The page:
… do adolescents with severe and complex mental health issues need more/different services than young people dealing with depression, anxiety or other less complicated diagnoses?
You might think that they might just need more sessions or to see several different kinds of clinicians. And they will have given those options a try – if they’re able to – before the need for something else becomes apparent. But if a young person has a number of mental health issues all impacting on them at once, those issues can interact to create a whole new range of challenges – and those can’t be addressed by the services that help with less severe conditions (i.e. when there are multiple challenges co-existing within one person, the resultant behaviors, symptoms and outcomes are a unique concoction – not simply a more extreme version of a single issue or a list of issues having separate effects).
In severe cases, young people often isolate themselves from family, peers and the wider community. This not only exacerbates destructive or harmful behaviour and creates an artificial and unhealthy existence but it cuts off the key catalysts for social, emotional and cognitive growth – the areas that are vital if a teenager is to develop into a fully functioning, independent adult.So, when this happens, only an intensive, multidisciplinary approach like EXTENDED INPATIENT TREATMENT, REHABILIATION AND EDUCATION can begin to stop – and alter – the trajectory of this downward spiral.
An extended inpatient service not only provides comprehensive treatment through direct therapeutic forums but it allows adolescents to grow developmentally in the ways adolescents need to but, in these circumstances, have been previously unable to. With opportunities to practice their social skills and observe those of others as well as have appropriate interactions in a range of situations supported and modelled by staff, their social isolation can begin to be redressed. With access to instant feedback and support in a variety of settings – inside the facility, in the school and out in the community – 24 hours a day, this thorough approach couldn’t be replicated beyond the extended treatment environment. In addition, with staff able to make observations in a range of settings and situations, they are then better able to tailor interventions and therapy to assist each young person’s development. The peer interaction (again, across settings) is also invaluable and has the added advantage of finally allowing a young person to not feel alone in their suffering. With peers going through similar issues in a safe and supportive environment, they can not only learn a range of ways to deal with shared issues and develop peer-to-peer social interaction skills but gain the invaluable insight of knowing that they are not as isolated as they have been feeling (often for years) in their own home environment.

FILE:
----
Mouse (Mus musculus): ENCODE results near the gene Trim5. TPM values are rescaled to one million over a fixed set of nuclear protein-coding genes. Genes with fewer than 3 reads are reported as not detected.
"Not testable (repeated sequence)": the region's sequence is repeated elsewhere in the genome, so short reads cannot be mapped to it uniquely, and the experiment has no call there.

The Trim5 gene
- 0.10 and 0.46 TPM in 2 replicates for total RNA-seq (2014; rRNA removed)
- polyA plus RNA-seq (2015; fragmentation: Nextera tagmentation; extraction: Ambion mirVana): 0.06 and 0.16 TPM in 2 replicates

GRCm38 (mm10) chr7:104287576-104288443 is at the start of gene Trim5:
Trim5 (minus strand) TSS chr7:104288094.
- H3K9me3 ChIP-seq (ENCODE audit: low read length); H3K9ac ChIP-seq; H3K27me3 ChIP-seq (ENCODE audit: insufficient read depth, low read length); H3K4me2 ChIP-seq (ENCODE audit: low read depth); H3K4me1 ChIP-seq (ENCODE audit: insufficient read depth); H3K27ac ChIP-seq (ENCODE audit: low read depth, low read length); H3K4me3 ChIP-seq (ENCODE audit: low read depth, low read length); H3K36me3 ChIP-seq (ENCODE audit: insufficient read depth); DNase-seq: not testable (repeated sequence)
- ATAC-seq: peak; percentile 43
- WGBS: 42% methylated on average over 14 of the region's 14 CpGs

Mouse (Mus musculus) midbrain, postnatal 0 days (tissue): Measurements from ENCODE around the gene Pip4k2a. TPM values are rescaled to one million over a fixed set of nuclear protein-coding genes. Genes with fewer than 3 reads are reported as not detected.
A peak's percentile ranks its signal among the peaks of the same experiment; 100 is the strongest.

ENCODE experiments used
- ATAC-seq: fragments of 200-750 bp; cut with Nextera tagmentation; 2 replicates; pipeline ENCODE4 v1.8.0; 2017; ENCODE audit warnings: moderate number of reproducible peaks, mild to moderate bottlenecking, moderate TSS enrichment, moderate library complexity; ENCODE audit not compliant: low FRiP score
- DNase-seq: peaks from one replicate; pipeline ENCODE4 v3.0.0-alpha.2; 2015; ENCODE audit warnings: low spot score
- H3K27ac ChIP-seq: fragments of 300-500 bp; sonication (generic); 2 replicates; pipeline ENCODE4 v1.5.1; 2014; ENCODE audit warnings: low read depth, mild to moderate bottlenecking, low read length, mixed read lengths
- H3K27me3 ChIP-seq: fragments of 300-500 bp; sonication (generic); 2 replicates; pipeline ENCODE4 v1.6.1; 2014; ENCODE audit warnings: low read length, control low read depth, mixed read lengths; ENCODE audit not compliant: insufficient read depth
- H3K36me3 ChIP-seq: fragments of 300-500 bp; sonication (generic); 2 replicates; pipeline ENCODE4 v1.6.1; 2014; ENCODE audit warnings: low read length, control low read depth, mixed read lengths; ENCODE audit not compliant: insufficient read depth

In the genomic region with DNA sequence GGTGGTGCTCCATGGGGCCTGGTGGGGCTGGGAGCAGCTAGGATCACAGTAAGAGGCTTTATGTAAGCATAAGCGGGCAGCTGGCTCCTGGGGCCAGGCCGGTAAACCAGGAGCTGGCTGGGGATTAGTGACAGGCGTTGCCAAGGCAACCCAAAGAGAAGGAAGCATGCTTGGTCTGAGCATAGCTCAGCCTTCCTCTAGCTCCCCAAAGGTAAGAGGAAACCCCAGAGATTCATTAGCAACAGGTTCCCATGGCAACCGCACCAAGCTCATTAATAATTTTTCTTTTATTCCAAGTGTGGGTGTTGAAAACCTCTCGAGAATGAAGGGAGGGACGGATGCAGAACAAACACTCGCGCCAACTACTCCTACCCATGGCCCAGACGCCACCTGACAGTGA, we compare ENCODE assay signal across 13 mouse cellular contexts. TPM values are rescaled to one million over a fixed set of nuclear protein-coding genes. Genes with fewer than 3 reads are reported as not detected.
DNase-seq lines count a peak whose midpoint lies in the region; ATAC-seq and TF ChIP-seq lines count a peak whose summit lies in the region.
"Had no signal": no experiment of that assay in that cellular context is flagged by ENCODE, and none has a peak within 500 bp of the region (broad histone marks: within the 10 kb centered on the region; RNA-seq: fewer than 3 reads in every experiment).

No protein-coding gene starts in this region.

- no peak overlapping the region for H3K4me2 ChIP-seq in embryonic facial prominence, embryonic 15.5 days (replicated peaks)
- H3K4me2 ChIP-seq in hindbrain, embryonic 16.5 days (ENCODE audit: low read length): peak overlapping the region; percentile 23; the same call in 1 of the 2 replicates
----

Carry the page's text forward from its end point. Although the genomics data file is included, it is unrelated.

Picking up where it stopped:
So …specialised EXTENDED INPATIENT TREATMENT, REHABILIATION AND EDUCATION is essential for young people with severe and complex mental health issues because
These adolescents often become isolated …
… which makes it impossible for community-based care to make an impact (and acute care is only appropriate in crisis situations to ensure safety and re-stabilise) …
… so something more intensive, provided by a specialist multidisciplinary team in a purpose-built environment is the only kind of treatment that has a chance of helping …
… and once a foundation is laid and progress begins, extended care can gradually reconnect an adolescent back to their community and to treatment options that can continue the improvement.